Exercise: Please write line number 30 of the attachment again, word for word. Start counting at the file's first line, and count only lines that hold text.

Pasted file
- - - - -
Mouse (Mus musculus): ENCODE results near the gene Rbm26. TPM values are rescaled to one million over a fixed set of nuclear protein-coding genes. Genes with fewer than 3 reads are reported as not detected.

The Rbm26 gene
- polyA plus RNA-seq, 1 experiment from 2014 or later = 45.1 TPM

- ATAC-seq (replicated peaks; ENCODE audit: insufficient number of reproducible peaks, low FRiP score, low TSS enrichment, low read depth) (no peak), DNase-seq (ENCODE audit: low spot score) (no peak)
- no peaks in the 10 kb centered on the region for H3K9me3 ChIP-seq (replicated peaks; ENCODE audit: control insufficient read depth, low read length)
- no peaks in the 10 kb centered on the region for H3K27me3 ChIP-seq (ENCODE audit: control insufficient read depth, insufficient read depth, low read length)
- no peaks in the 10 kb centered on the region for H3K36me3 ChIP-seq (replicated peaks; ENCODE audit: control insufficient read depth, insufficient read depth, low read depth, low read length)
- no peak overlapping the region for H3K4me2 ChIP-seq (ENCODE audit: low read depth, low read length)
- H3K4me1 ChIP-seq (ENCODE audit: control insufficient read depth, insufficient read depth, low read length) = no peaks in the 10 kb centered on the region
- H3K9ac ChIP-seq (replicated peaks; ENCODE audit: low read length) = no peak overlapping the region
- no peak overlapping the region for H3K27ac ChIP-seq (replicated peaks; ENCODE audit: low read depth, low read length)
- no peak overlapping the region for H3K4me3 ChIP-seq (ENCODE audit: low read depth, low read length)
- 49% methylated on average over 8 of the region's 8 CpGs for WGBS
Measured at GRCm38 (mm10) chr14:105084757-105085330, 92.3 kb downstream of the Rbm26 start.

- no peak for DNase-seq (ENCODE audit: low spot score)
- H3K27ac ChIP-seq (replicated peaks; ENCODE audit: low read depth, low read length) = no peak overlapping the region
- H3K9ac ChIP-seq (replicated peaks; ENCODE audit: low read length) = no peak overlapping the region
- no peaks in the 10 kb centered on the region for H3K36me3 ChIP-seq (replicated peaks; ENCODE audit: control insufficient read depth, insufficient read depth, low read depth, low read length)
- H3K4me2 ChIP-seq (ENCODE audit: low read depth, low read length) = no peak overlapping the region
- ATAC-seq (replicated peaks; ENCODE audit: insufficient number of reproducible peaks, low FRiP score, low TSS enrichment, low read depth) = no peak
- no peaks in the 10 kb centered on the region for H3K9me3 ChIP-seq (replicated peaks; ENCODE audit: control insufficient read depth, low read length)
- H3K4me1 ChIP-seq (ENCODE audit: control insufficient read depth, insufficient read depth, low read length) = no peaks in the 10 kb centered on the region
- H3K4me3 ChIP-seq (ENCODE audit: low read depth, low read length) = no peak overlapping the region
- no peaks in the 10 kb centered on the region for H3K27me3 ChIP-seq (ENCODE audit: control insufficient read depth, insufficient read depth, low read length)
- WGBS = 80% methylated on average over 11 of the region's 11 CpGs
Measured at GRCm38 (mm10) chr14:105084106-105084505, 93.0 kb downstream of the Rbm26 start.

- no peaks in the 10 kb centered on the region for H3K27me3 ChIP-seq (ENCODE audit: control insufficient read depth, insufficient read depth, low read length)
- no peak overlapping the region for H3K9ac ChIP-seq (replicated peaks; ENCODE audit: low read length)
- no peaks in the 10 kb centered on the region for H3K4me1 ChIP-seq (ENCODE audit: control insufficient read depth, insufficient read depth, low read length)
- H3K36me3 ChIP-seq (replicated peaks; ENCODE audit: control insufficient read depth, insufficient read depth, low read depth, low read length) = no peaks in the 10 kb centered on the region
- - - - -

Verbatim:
- H3K36me3 ChIP-seq (replicated peaks; ENCODE audit: control insufficient read depth, insufficient read depth, low read depth, low read length) = no peaks in the 10 kb centered on the region